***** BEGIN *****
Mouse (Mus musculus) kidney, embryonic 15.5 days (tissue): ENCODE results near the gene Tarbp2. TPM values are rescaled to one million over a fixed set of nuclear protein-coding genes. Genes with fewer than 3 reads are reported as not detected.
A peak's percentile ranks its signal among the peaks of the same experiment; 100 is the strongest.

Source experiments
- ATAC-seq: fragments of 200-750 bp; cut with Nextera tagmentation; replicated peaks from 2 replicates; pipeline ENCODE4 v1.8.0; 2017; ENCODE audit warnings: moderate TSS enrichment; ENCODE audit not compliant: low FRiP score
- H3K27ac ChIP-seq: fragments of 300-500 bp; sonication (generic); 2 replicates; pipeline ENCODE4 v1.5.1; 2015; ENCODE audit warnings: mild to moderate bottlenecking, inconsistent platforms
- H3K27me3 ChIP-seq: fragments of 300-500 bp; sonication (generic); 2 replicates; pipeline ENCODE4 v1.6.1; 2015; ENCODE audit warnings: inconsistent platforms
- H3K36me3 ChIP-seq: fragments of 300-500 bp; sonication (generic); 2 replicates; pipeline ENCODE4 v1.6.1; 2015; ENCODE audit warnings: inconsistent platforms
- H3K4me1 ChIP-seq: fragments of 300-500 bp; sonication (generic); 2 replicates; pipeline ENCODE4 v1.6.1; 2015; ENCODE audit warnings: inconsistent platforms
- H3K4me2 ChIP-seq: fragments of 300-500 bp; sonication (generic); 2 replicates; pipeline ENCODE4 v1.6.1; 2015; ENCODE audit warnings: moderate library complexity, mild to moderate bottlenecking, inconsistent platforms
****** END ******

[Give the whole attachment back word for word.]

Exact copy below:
Mouse (Mus musculus) kidney, embryonic 15.5 days (tissue): ENCODE results near the gene Tarbp2. TPM values are rescaled to one million over a fixed set of nuclear protein-coding genes. Genes with fewer than 3 reads are reported as not detected.
A peak's percentile ranks its signal among the peaks of the same experiment; 100 is the strongest.

Source experiments
- ATAC-seq: fragments of 200-750 bp; cut with Nextera tagmentation; replicated peaks from 2 replicates; pipeline ENCODE4 v1.8.0; 2017; ENCODE audit warnings: moderate TSS enrichment; ENCODE audit not compliant: low FRiP score
- H3K27ac ChIP-seq: fragments of 300-500 bp; sonication (generic); 2 replicates; pipeline ENCODE4 v1.5.1; 2015; ENCODE audit warnings: mild to moderate bottlenecking, inconsistent platforms
- H3K27me3 ChIP-seq: fragments of 300-500 bp; sonication (generic); 2 replicates; pipeline ENCODE4 v1.6.1; 2015; ENCODE audit warnings: inconsistent platforms
- H3K36me3 ChIP-seq: fragments of 300-500 bp; sonication (generic); 2 replicates; pipeline ENCODE4 v1.6.1; 2015; ENCODE audit warnings: inconsistent platforms
- H3K4me1 ChIP-seq: fragments of 300-500 bp; sonication (generic); 2 replicates; pipeline ENCODE4 v1.6.1; 2015; ENCODE audit warnings: inconsistent platforms
- H3K4me2 ChIP-seq: fragments of 300-500 bp; sonication (generic); 2 replicates; pipeline ENCODE4 v1.6.1; 2015; ENCODE audit warnings: moderate library complexity, mild to moderate bottlenecking, inconsistent platforms